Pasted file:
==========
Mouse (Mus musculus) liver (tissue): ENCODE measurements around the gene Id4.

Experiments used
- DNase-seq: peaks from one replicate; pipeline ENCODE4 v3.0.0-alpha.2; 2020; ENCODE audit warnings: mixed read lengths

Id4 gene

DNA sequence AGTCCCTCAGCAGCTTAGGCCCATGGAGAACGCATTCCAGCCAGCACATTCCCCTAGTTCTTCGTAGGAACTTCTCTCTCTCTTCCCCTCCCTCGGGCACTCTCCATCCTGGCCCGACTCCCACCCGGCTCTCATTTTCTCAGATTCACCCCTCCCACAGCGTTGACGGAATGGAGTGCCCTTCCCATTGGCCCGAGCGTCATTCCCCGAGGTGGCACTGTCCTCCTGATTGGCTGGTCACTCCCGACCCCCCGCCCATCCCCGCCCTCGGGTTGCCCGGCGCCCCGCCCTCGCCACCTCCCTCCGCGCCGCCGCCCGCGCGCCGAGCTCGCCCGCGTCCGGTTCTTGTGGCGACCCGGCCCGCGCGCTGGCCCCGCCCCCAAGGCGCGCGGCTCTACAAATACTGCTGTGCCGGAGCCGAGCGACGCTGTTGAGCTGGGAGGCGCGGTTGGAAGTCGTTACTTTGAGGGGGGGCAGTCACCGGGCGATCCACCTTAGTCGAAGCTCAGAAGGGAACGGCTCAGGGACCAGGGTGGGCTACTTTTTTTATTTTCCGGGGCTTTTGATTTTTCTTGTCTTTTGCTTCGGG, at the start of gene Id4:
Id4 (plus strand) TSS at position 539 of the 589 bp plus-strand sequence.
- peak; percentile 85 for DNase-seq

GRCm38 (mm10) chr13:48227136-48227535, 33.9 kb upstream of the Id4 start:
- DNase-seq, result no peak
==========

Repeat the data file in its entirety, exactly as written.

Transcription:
Mouse (Mus musculus) liver (tissue): ENCODE measurements around the gene Id4.

Experiments used
- DNase-seq: peaks from one replicate; pipeline ENCODE4 v3.0.0-alpha.2; 2020; ENCODE audit warnings: mixed read lengths

Id4 gene

DNA sequence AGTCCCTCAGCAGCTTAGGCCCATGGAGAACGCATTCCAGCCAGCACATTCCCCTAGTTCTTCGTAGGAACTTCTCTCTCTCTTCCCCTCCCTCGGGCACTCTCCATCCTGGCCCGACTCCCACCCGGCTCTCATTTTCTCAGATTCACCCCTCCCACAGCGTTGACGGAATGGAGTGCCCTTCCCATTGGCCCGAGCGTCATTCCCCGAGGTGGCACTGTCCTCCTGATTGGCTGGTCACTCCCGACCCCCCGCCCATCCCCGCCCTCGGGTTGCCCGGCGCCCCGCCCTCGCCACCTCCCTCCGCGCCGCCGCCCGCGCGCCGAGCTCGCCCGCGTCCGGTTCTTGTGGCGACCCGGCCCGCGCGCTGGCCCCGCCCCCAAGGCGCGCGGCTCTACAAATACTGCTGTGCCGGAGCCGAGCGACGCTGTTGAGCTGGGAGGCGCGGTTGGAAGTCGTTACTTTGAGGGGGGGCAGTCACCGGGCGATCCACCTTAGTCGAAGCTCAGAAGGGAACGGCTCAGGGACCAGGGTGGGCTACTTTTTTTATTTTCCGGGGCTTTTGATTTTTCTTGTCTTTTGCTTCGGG, at the start of gene Id4:
Id4 (plus strand) TSS at position 539 of the 589 bp plus-strand sequence.
- peak; percentile 85 for DNase-seq

GRCm38 (mm10) chr13:48227136-48227535, 33.9 kb upstream of the Id4 start:
- DNase-seq, result no peak